Parents Teach Piggy-Bank Saving and Basic Budgeting to Their Children, but Stop Short of Important Lessons in Credit and Saving for the Future

July 26, 2016

U.S. Bank leads national efforts to break the cycle and get students, parents talking about money

MINNEAPOLIS--(BUSINESS WIRE)--Jul. 26, 2016-- Students look to their parents for guidance on personal finance, however parents aren't comfortable teaching them about important topics such as credit and saving for the future, according to results of the inaugural 2016 U.S. Bank Parent Financial Education Survey. The survey examines the attitudes and philosophies around financial education among parents of 18- to 24-year-old college students.

“Everything kids know about money, they learn from their parents,” said Robyn Gilson, U.S. Bank Coach for Student Financial Education. “The problem is, many parents are not confident teaching beyond piggy bank saving and basic budgeting -- missing important topics like credit and saving for the future.”

Most parents are comfortable teaching about saving in general (77 percent) and budgeting (66 percent). Roughly half are teaching about building and maintaining credit (54 percent) however far fewer teach about saving for retirement (32 percent) and investing money (30 percent). The gap in understanding of credit and saving for the future presents a problem as many students may face mounting student loan debt that they need to plan for and manage.

Many of the parents surveyed who are talking about credit may be misinformed themselves. More than half of the parents incorrectly believe their bank balance affects their credit score (51 percent) and that using checks/debit cards can help build credit (52 percent).

In the survey, parents said their biggest area of concern in how young people approach money is that there’s too much reliance on mom and dad. They’re also concerned that students don’t have enough concern with long term goals, and don’t understand the importance of saving for the future.

“The stakes are high once kids go to college,” Gilson said. “Instead of managing a weekly allowance, they’re managing scholarship money and student loans. They need to be confident about credit and planning for the future, otherwise the impact is costly. Worse yet, bad habits may be passed along to future generations, and that is exactly what U.S. Bank is working to prevent.”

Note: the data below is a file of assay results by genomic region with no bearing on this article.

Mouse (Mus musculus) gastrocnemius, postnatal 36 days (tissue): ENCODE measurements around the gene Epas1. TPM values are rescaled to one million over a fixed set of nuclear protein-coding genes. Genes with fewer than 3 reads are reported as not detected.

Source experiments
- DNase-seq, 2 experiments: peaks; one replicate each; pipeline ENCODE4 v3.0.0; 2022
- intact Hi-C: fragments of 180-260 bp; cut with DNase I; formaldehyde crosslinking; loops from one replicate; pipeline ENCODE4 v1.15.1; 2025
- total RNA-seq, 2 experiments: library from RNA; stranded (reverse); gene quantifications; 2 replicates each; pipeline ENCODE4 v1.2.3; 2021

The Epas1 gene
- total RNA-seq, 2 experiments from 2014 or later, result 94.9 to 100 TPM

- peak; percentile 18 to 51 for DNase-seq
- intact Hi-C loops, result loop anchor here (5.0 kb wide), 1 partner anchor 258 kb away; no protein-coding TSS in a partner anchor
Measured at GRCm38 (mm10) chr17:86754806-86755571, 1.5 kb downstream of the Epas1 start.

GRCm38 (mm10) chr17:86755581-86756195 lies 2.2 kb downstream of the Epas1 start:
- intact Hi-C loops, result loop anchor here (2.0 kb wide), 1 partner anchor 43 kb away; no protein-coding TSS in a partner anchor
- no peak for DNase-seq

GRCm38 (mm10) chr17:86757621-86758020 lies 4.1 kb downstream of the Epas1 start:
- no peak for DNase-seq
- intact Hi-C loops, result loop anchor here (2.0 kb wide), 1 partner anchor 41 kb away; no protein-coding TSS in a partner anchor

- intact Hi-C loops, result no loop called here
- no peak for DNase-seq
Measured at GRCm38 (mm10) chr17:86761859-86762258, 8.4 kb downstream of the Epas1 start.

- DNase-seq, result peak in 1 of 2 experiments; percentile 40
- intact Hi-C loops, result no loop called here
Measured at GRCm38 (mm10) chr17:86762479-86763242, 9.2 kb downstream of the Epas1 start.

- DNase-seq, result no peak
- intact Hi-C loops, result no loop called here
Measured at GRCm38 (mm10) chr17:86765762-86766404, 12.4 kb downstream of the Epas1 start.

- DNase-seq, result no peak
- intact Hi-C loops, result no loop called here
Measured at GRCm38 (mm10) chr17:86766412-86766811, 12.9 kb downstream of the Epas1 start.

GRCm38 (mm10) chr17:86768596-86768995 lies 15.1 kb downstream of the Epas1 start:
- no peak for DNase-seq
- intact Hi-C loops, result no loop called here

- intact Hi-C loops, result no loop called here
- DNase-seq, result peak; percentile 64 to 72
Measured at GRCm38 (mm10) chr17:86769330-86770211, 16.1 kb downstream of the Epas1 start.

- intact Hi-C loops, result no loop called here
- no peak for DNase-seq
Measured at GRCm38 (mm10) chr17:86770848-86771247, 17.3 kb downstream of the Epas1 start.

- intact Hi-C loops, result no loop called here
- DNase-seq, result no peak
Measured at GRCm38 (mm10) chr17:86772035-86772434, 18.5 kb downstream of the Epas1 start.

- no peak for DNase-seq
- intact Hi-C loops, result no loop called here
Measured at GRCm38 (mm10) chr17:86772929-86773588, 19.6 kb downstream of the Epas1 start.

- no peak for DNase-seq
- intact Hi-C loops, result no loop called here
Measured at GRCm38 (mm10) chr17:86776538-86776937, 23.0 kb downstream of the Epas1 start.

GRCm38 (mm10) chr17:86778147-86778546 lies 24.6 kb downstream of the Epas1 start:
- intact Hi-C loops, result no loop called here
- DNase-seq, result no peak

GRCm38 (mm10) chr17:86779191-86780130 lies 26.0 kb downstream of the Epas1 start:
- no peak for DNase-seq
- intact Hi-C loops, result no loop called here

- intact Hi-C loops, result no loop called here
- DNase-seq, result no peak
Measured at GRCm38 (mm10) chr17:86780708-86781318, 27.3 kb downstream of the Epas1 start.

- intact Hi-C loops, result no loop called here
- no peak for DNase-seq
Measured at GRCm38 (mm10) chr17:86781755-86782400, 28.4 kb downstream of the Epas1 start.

U.S. Bank is breaking through with relatable advice, tools and resources for students and parents on Student Union. Geared to 18- through 24-years-olds who are finishing high school or are in college, U.S. Bank offers scholarship opportunities to students who complete online lessons about personal finance.

For parents, U.S. Bank offers this advice – have the conversation. Most parents (56 percent) say their student is “not very” or “not at all” involved in family finances, which is a great place to start.

“Being financially fit is vital to a healthy happy life,” Gilson said. “Talking to teens about money should be as routine as brushing your teeth or grocery shopping. Look for everyday moments to have the conversation and know their friends at the bank are great coaches if the topics are more than parents want to tackle alone.”

To help parents start these conversations, U.S. Bank asked a few of its banker-parents to find everyday moments to talk about money with the young adults in their lives. Conversations took place where parents with children at that age usually have the most meaningful dialogue -- in the car, the basketball court or over a meal. See some of those conversations here.

About the Parent Financial Education Survey
The 2016 U.S. Bank Parent Financial Education Survey was an online, quantitative survey of 1,542 parents of undergraduate students (18- to 24-years-old), conducted in May 2016. Parents were between 36- and 70-years-old and reflected the U.S. parent population with regard to race and gender, in accordance with the 2014 American Community Survey (ACS). Half were men, half were women.

About U.S. Bank
Minneapolis-based U.S. Bancorp (NYSE: USB), with $438 billion in assets as of June 30, 2016, is the parent company of U.S. Bank National Association, the fifth largest commercial bank in the United States. The Company operates 3,122 banking offices in 25 states and 4,923 ATMs and provides a comprehensive line of banking, investment, mortgage, trust and payment services products to consumers, businesses and institutions. Visit U.S. Bancorp on the web at www.usbank.com.

Source: U.S. Bank

U.S. Bank
Susan Beatty, 612-303-9229
susan.beatty@usbank.com

Leaving?

By selecting Continue, you will leave U.S. Bank and enter a third-party Web site. U.S. Bank is not responsible for the content of, or products and services provided by Intuit, nor does it guarantee the system availability or accuracy of information contained in the site. This Web site is not controlled by U.S. Bank. Please note that the third party site may have privacy and information security policies that differ from those of U.S. Bank.